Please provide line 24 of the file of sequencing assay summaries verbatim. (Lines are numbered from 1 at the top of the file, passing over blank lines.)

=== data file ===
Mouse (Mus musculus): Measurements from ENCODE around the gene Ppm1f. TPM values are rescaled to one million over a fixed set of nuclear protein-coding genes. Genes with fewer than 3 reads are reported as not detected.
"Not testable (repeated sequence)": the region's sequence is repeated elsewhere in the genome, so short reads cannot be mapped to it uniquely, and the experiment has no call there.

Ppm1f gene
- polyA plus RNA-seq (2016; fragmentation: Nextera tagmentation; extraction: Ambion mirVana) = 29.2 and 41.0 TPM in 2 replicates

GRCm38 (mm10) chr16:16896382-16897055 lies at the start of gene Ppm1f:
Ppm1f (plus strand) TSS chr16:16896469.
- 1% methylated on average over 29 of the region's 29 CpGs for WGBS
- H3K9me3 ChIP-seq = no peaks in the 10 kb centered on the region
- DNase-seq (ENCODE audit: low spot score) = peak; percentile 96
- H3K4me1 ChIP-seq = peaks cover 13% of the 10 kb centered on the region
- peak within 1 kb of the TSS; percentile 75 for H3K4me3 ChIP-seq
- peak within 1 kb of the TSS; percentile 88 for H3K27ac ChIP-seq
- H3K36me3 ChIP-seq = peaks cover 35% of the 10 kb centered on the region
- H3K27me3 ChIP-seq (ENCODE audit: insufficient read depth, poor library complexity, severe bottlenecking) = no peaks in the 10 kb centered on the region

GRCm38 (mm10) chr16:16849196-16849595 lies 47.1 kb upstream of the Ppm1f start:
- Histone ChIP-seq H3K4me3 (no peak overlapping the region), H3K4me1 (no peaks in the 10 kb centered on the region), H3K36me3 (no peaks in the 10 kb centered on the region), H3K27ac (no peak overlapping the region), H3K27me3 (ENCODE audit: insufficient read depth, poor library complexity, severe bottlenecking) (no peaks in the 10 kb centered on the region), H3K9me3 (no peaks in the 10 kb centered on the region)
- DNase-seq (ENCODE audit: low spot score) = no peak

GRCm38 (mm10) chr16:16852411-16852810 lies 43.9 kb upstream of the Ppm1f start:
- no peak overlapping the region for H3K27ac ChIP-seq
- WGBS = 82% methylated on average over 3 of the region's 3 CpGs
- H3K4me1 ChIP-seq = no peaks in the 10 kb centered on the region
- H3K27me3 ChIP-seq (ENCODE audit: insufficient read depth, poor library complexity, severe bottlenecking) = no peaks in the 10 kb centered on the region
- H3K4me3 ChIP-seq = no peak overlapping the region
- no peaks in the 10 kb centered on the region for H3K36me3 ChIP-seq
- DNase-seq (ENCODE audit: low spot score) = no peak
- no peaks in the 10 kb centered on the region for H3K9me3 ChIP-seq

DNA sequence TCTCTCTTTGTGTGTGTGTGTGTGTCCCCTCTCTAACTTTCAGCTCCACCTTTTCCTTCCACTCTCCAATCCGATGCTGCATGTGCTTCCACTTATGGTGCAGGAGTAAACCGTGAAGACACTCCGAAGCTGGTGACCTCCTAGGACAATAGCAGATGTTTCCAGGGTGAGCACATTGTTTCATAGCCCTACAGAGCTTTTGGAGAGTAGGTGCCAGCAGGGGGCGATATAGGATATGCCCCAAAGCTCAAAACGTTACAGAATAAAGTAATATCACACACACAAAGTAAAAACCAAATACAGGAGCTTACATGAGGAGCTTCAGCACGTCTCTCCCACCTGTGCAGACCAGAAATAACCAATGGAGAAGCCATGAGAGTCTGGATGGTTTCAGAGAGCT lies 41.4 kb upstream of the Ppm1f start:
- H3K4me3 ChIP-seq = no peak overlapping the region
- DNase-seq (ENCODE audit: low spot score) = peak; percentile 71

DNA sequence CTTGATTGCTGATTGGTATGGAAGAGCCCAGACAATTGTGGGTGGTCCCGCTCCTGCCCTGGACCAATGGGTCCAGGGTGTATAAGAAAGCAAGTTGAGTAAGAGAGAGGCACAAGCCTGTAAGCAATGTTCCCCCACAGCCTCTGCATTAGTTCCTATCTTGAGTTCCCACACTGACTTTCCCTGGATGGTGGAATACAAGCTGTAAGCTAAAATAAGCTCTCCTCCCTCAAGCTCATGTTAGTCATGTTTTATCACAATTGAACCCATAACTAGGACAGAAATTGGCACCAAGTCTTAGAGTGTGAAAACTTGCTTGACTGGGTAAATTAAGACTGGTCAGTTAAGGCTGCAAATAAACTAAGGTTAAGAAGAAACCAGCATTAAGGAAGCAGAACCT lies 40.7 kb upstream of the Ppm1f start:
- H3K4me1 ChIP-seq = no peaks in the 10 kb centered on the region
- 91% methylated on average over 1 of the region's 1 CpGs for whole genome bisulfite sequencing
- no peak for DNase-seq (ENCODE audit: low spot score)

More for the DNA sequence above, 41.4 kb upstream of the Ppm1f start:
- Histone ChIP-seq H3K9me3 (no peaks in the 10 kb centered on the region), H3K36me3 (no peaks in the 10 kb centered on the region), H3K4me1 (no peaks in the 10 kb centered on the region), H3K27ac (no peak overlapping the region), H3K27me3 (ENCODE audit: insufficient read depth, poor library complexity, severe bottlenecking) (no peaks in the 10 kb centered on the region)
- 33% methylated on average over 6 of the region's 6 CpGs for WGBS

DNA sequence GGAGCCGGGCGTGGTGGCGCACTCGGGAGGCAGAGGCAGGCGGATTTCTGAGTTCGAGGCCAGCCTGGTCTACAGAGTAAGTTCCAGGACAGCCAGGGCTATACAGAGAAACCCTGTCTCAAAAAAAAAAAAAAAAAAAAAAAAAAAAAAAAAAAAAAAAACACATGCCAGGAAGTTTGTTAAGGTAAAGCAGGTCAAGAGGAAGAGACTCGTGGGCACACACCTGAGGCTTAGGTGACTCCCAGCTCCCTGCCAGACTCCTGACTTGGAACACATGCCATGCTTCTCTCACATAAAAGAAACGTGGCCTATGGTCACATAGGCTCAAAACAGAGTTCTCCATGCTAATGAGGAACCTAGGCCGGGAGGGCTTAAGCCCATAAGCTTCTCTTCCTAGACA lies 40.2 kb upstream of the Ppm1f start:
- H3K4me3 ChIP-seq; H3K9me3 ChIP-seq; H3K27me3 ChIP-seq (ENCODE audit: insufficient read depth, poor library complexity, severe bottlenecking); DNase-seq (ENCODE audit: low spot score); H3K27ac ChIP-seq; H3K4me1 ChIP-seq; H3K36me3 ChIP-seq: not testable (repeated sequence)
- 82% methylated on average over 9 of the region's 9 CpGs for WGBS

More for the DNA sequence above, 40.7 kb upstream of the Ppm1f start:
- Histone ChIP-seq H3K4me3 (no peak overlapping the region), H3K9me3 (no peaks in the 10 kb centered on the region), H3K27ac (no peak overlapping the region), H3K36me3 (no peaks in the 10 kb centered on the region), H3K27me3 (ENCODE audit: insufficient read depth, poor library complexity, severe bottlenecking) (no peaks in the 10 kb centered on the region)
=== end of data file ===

- no peaks in the 10 kb centered on the region for H3K36me3 ChIP-seq